Influencing Outcomes, weather edition

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On the radio the other day I was listening to a report about how cool and rainy its been this summer. The reporter went on to interview some pedestrian (read: no meteorological expertise). He said something along the lines of: well, since it was a cool summer maybe that means we’ll have a mild winter as well.

I don’t think its a stretch to assume that the man had no meteorological basis for making this claim, yet we hear these sorts of statements all the time. Why do people commonly assume that there are physical relationships between past and future events? Or, even worse, that past events can somehow influence the outcome of future events even when lacking a direct causal element?

I’m currently working my way through some of David Hume’s philosophy. He seems to focus on one important notion; that causal relationships, even down to apparent the physical laws of the universe, are influenced by our perceptions. In other words, we assume, despite lack of evidence, that a falling object will conform to Newtonian laws of motion everywhere in the universe. We make inferences about effects without completely understanding the causes because all previous experience has given rise to these expectations – and so we want all future experiences to conform as well. Furthermore, because these experiences must be filtered through human consciousness, events (and our expectation about future events, causes and effects) are inherently biased.

This notion can be extended one step further, by discussing the statement from the guy on the radio.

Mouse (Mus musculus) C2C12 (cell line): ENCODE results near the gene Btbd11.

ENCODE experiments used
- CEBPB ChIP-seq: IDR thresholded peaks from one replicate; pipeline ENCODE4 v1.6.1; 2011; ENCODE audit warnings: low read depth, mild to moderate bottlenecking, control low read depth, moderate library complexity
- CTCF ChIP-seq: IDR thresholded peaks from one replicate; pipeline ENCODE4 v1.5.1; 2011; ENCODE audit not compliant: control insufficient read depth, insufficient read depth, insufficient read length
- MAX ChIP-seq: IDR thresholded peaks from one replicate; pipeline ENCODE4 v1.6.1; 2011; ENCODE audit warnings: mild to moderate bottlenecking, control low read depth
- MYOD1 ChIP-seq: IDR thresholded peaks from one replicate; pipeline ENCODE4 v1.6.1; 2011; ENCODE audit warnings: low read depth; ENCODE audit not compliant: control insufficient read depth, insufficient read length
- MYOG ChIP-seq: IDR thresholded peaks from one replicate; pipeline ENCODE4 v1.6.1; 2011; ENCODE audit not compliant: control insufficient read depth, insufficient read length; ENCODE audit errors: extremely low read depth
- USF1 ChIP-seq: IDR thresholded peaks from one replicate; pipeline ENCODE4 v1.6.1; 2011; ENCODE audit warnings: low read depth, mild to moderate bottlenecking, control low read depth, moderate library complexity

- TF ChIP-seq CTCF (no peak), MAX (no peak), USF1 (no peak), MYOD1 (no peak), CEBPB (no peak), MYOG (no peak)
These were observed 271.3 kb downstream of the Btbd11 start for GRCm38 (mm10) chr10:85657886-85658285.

Not only do people seem to have askeptical expectations about causal relationships (by assuming a deterministic worldview and ignoring the effect of subtle variations on outcomes) and too brazenly draw inferences about the world, but there is also the expectation that the human brain can bend outcomes at will.

Radio guy wills there to be a mild winter and has some expectation that this will occur – despite the lack of data that links weather patterns in this way. Sports fans often wear their lucky jersey or sit in a specific way, in order to meta-influence the game.

Hume was only half way there.

Not only do our minds distort our expectations for cause to preceed a predicted effect, often these expectations are based nothing more than hope, desire and observation biases. Once these biases are set up, we think that our [incorrect] expectations can have an affect on actual outcomes.

1 Comment  »

  1. Nice response in return oof this question with geuine arguments and telling everything regarding that.

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